be sold at higher prices commensurate
with the value of the soil. Meantime, it


behooves everyone who contemplates
coming to Florida to buy land for land
will not run away, and will keep until
-the owner is ready to come here and
settle. To the man who comes imme-
diately there is every opportunity in the
world to become independent in a land
of health.


Palm Beach and Dade Coun-
ties Lead the Whole United
States in, Good Rock Roads
The county road from Miami to
West Palm Beach is a triumph of the
road builders' art. The county in 1910
voted $200,000 to be spent for more
rock roads to develop the country west
of the present county road. Delray,
Deerfield, Boynton and West Palm
Beach each will share in these
roads. The company will build a first
class road running north and south on
its lands connecting with all the county
roads.
The county road from Miami to
West Palm Beach has been completed
more than two years and the result of
the ".ildding of this highway and oth-


ers through the county has been such
that the residents of the other coun-
ties have seen the advantages and
strenuous efforts are being put forth
to follow the pace set by Dade and
Palm Beach counties. Because of
these roads the wilderness has been
turned into fruitful fields, palatial


homes have been constructed through
the country districts, with surround-
ings that are enticing to those who
love the beautiful.
With a hard surface road from
Jacksonville to Miami, an era of pros-
perity unknown to any portion of the
state will set in, splendid farm prop-
erties will be developed, homes will
be builded and then the people will
wonder why they did not awake years
ago to the great opportunities which
awaited them, simply by being pro-
gressive and building a hard surface
road.
Palm Beach county has been the
great moving spirit in the good road
movement, which has spread through
the state and from state to state until
there is an urgent demand for a hard
surface road from Jacksonville to


MR. TEDDER IN BOYNTON TOMATO FIELD
Five Acres Yield 1910, 5,000 Crates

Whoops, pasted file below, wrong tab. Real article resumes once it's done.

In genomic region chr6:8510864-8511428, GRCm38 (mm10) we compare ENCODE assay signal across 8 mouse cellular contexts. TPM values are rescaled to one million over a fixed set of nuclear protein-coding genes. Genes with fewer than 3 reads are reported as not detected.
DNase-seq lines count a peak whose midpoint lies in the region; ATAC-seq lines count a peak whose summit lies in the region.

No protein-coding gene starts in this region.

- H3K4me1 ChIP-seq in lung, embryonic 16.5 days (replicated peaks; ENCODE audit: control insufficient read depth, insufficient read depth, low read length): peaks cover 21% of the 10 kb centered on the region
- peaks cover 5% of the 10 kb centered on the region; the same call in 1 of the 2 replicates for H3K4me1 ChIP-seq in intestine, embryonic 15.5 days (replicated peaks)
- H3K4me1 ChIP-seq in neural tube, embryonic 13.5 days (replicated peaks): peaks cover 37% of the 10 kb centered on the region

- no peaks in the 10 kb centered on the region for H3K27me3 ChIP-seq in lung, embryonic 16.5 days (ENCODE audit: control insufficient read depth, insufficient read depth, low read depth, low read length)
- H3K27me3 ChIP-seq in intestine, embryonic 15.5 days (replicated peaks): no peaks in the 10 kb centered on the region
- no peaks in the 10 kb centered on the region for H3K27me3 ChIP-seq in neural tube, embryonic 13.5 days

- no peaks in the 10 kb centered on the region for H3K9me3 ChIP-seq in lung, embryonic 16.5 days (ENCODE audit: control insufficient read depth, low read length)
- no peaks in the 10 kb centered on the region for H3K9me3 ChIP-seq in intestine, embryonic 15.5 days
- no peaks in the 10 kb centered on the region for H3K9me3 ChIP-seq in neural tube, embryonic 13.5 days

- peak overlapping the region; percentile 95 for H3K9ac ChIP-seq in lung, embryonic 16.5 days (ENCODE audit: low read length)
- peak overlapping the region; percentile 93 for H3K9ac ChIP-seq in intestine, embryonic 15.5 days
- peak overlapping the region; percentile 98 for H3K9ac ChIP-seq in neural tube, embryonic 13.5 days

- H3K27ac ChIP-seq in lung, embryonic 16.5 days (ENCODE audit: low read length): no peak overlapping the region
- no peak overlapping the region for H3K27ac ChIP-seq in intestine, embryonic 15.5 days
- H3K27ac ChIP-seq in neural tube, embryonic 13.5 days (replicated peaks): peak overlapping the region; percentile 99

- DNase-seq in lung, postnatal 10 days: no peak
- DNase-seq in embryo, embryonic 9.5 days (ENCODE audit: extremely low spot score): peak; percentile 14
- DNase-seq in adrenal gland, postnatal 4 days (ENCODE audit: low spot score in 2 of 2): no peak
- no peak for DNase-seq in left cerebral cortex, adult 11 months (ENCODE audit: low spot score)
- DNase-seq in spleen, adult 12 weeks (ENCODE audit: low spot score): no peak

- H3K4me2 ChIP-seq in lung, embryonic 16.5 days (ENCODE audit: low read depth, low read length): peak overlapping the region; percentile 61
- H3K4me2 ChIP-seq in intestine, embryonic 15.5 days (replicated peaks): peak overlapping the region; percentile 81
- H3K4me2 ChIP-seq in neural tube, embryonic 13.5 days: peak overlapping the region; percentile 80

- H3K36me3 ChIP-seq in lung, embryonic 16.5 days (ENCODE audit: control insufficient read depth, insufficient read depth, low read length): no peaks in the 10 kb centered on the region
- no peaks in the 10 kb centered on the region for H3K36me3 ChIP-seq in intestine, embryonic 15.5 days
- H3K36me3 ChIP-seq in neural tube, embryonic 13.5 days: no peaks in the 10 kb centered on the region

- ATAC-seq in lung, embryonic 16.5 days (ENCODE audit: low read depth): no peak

---- ~-"il----------------~ ---- -.---- -:--------~L.:^., a










6 The Palm Beach Farms Company


Miami and the people will soon :it, -t
this demand. The good road m --
ment has come to stay and today, :
the principal factor in building '1.
new sections on a permanent tn-i:
Any community, county or state ith.'
is not falling into line are years 1-.-
hind the times and are sure to be it
in the great forward movement: ,.i
this age.



SECRETARY WILSON
In Florida East Coast Homeseeker for
June says:
"There is no large body of land lying
within the boundary of the United
States, in fact not in any portion of:


rnents v.I l in a if .'.' \ ar: e the ioll:
,.- ,their act: and lor ith reit Io their
natural I.e:, w ill rccr,.t i hat .. hen
they had the ,.ppo...rtunit, .:. purcha!-
ing the- land; at i ni:.un-r al cure.
thei had nrot don-e s.: There is but
one East Coast of Florida in the world,
there are no other portions of the
United States where the climatic
conditions are as near perfect, It, rc
I; nr o rather sectionn of the i.'Unit,.d
Ctat,: h-erL the tillcr ...t ilrL tol] _e-
cur s o, larc.g retCurn- ,.r acre Ior
l..ind culil 'ated., ti i n' .:. other po.r-
ton ol th,2 tat, re the ,p.:.p.ortun-
11 arre gre't t.: .:'.n'ri nc : .v ith.
a -nill .to I ipiral a i' a M i : a ear'-
lha L l .r' il ",i 1 1 C [' f".. eC 1." ,